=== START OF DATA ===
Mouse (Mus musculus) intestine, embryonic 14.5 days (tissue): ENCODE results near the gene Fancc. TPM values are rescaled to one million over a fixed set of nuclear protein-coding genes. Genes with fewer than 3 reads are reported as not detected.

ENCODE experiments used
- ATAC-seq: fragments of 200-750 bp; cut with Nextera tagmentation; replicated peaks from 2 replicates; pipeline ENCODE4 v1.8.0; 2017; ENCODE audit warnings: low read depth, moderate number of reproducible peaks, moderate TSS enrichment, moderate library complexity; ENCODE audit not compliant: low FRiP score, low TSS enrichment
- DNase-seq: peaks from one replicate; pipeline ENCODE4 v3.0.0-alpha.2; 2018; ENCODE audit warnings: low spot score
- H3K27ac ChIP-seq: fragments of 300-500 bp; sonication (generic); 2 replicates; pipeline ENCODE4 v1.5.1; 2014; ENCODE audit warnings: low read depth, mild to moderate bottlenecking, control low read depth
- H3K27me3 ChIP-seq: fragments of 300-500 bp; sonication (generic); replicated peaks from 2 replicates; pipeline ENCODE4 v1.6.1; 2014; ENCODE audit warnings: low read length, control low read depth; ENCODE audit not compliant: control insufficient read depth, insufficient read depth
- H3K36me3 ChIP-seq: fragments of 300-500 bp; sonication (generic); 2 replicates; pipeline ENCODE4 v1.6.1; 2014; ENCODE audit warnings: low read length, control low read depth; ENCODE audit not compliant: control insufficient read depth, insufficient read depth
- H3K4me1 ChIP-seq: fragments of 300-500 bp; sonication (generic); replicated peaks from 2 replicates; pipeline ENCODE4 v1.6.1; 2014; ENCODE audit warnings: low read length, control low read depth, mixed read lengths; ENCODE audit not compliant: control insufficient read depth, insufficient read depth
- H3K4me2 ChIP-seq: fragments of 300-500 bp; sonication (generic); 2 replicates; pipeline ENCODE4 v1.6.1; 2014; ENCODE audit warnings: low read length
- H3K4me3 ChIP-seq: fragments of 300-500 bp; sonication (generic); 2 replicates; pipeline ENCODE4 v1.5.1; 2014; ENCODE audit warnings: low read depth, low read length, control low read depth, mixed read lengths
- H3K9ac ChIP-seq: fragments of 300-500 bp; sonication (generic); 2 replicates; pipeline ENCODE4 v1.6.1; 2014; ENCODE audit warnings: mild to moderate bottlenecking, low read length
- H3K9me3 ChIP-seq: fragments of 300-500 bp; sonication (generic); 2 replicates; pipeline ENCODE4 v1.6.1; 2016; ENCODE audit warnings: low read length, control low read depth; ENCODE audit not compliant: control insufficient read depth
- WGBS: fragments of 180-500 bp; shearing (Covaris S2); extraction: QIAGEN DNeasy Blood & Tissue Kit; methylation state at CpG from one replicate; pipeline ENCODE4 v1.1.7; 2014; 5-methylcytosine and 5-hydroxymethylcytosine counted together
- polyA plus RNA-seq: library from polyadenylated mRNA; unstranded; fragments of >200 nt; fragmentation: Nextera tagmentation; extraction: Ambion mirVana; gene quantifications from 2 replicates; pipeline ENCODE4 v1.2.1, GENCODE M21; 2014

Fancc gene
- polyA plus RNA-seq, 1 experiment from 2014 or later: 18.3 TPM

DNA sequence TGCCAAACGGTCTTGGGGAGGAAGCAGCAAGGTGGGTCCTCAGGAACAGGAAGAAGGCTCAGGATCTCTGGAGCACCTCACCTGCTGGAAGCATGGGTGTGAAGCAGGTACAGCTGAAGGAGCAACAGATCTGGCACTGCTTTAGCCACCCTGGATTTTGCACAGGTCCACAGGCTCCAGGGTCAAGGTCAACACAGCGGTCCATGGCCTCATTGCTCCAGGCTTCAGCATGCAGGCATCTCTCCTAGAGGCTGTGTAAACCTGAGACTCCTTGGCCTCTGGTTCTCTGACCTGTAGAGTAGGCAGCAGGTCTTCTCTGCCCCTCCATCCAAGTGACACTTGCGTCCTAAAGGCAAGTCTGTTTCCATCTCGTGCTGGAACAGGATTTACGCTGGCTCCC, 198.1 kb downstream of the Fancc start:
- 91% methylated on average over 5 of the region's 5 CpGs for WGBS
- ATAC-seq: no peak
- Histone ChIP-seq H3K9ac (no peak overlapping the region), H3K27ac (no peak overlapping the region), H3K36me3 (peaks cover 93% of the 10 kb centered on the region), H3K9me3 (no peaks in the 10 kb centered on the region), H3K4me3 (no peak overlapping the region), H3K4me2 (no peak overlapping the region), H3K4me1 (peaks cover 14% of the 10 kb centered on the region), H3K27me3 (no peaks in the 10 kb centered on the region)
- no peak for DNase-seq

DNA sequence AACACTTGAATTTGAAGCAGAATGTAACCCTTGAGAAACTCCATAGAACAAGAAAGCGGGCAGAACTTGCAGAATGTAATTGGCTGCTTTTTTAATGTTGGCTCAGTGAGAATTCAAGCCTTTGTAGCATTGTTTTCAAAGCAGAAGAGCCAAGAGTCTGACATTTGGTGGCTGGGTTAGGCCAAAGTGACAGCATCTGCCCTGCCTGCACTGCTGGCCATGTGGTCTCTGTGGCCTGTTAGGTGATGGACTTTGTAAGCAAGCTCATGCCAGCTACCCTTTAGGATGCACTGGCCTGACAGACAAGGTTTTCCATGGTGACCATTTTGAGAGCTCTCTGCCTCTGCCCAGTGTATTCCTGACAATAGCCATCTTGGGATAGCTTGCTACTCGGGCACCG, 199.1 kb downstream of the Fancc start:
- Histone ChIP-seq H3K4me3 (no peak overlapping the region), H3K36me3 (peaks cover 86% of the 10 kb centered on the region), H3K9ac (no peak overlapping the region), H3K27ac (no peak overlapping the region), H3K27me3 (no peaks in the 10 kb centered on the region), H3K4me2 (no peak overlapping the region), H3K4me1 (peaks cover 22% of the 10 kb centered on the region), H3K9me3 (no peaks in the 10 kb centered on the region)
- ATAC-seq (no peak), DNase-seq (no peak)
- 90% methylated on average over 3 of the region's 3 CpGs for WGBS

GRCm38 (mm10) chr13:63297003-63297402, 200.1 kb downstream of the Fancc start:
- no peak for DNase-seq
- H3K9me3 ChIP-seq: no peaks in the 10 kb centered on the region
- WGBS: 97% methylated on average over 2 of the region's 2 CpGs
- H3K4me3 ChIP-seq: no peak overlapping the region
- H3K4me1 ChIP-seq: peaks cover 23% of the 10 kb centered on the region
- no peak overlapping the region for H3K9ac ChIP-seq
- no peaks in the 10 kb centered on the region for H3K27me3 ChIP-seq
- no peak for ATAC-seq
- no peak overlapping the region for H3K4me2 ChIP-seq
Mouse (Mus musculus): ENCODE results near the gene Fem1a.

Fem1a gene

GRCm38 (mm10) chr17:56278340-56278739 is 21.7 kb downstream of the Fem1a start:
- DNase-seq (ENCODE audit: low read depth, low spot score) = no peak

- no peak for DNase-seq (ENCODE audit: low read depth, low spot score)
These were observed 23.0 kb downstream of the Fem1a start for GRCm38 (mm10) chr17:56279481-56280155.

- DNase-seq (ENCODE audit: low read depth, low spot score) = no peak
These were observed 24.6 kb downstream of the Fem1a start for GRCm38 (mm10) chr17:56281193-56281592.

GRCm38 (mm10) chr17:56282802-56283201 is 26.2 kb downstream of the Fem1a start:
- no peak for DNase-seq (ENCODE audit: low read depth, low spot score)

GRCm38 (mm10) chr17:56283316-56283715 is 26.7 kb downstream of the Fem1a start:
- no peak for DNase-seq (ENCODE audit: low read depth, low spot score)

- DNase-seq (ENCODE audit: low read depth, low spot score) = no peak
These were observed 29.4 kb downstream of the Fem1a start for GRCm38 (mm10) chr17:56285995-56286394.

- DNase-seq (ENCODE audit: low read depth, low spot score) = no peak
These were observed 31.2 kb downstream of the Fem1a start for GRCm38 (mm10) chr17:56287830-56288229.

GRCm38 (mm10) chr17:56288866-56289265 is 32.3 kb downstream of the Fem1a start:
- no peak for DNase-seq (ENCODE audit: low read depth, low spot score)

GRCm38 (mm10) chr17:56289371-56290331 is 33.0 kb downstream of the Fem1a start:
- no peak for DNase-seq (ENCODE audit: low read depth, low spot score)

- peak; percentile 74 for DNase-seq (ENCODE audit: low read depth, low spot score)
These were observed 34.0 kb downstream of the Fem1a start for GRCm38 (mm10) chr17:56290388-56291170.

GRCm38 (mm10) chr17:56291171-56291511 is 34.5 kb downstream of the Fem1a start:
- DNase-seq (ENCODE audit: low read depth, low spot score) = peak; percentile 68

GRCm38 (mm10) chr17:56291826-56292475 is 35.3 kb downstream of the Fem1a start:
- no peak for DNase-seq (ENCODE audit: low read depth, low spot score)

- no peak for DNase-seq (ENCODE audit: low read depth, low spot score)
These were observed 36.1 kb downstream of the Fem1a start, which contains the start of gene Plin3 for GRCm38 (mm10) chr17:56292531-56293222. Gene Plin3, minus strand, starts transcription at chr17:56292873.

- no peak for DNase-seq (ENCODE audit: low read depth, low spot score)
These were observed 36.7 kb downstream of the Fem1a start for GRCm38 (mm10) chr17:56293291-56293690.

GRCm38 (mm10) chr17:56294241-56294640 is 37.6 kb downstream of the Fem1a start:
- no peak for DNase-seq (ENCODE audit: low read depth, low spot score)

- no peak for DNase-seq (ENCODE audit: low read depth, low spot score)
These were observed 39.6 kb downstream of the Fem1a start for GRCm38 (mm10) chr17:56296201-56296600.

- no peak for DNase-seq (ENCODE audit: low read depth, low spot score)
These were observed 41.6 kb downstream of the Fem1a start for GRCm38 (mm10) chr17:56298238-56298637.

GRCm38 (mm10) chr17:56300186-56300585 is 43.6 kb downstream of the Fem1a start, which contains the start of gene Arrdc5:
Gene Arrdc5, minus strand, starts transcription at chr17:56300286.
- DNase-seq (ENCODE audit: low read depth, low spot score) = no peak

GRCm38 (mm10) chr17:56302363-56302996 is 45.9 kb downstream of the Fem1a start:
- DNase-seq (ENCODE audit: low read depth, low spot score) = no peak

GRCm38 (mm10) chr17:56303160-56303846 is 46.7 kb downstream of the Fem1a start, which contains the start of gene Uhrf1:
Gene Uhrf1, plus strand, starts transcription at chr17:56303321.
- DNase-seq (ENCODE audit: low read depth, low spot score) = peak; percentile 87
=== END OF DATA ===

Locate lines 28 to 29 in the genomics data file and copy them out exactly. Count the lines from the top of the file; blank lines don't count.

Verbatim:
- H3K9me3 ChIP-seq: no peaks in the 10 kb centered on the region
- WGBS: 97% methylated on average over 2 of the region's 2 CpGs